UBC Faculty Research and Publications

Expression of surfactant protein D in airways of asthmatics and interleukin-13 modulation of surfactant protein D in human models of airway epithelium Xu, Jie; Singhera, Gurpreet K; Dorscheid, Delbert R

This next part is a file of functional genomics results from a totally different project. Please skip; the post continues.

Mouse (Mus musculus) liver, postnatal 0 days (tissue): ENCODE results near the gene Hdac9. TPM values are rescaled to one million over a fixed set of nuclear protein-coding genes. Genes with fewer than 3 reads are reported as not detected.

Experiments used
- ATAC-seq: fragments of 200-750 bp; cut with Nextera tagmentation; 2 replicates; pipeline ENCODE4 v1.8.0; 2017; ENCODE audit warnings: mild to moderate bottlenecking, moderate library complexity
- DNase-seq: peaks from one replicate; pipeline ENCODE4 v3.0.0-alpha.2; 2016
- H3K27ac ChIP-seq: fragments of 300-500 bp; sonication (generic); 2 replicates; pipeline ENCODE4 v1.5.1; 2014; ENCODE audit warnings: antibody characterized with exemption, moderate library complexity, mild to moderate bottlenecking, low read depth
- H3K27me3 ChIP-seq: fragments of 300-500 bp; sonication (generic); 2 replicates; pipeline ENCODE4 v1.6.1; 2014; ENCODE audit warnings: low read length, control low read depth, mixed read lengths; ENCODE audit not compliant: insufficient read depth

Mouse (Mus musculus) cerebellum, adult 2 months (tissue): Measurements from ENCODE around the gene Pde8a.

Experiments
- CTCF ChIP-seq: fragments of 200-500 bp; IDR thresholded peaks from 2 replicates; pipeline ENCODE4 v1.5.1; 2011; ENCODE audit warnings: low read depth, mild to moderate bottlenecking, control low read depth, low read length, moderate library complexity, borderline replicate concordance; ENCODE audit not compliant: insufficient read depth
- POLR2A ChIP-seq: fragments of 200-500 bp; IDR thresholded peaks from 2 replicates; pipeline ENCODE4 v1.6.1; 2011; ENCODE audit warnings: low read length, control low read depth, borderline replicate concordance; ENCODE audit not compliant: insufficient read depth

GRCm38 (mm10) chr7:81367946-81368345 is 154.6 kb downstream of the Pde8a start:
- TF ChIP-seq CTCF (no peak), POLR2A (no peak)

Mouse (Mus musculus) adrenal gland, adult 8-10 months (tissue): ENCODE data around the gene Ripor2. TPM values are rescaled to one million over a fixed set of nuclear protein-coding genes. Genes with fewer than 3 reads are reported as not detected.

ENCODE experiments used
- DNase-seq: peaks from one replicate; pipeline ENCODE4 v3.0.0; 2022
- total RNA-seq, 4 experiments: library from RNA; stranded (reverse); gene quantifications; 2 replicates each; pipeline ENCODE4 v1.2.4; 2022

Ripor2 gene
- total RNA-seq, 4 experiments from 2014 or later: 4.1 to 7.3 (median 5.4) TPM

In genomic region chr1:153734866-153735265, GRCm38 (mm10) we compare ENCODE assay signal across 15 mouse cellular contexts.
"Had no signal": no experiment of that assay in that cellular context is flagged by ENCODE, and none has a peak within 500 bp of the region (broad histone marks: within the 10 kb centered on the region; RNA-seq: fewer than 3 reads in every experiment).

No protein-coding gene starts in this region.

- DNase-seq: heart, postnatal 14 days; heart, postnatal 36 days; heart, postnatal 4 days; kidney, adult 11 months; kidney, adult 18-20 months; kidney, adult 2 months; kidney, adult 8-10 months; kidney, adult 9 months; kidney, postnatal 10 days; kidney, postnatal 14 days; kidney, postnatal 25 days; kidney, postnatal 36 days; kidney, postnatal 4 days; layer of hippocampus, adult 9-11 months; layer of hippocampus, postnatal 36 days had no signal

Background: Surfactant protein D (SP-D), a pattern recognition molecule, has been shown to play roles in host defense such as opsonisation, aggregation of pathogens, and modulation of the inflammatory response. In light of infection-induced exacerbations and damage to the airway epithelium from inflammation, these functions of SP-D make it relevant in the development and pathogenesis of asthma. Methods: Expression of SP-D was examined in human airway sections and primary airway epithelial cells (AEC) grown in air-liquid interface (ALI) cultures and comparisons were made between those from asthmatic and non-asthmatic donors. ALI cultures of AEC from non-asthmatic donors were examined for SP-D, Mucin 5AC, and cytokeratin-5 expression at different stages of differentiation. Interleukin-13 (IL-13) treatment of airway epithelium and its effect on SP-D expression was studied using ALI and monolayer cultures of primary AEC from non-asthmatic and asthmatic donors. Results: Airway epithelium of asthmatics, compared to that of non-asthmatics, expressed increased levels of SP-D as demonstrated in airway tissue sections (fraction of epithelium 0.66 ± 0.026 vs. 0.50 ± 0.043, p = 0.004) and ALI cultures (fraction of epithelium 0.50 ± 0.08 vs. 0.25 ± 0.07). SP-D expression decreased as ALI cultures differentiated from 7 days to 21 days (fraction of epithelium 0.62 ± 0.04 to 0.23 ± 0.03, p = 0.004). Treatment with IL-13 decreased SP-D expression in both ALI cultures (fraction of epithelium 0.21 ± 0.06 vs. 0.62 ± 0.04, p = 0.0005) and monolayer cultures (protein expression fold change 0.62 ± 0.05) of non-asthmatic AEC; however, IL-13 had no significant effect on SP-D expression in monolayer cultures of asthmatic AEC. Experiments with non-asthmatic monolayer cultures indicate IL-13 exert its effect on SP-D through the IL-13 receptor alpha1 and transcription factor STAT6. Conclusions: SP-D is expressed differently in airways of asthmatics relative to that of non-asthmatics. This can have implications on the increased susceptibility to infections and altered inflammatory response in asthmatic patients. Future functional studies on the role of SP-D in asthma can provide better insight into defects in the structure and regulation of SP-D.

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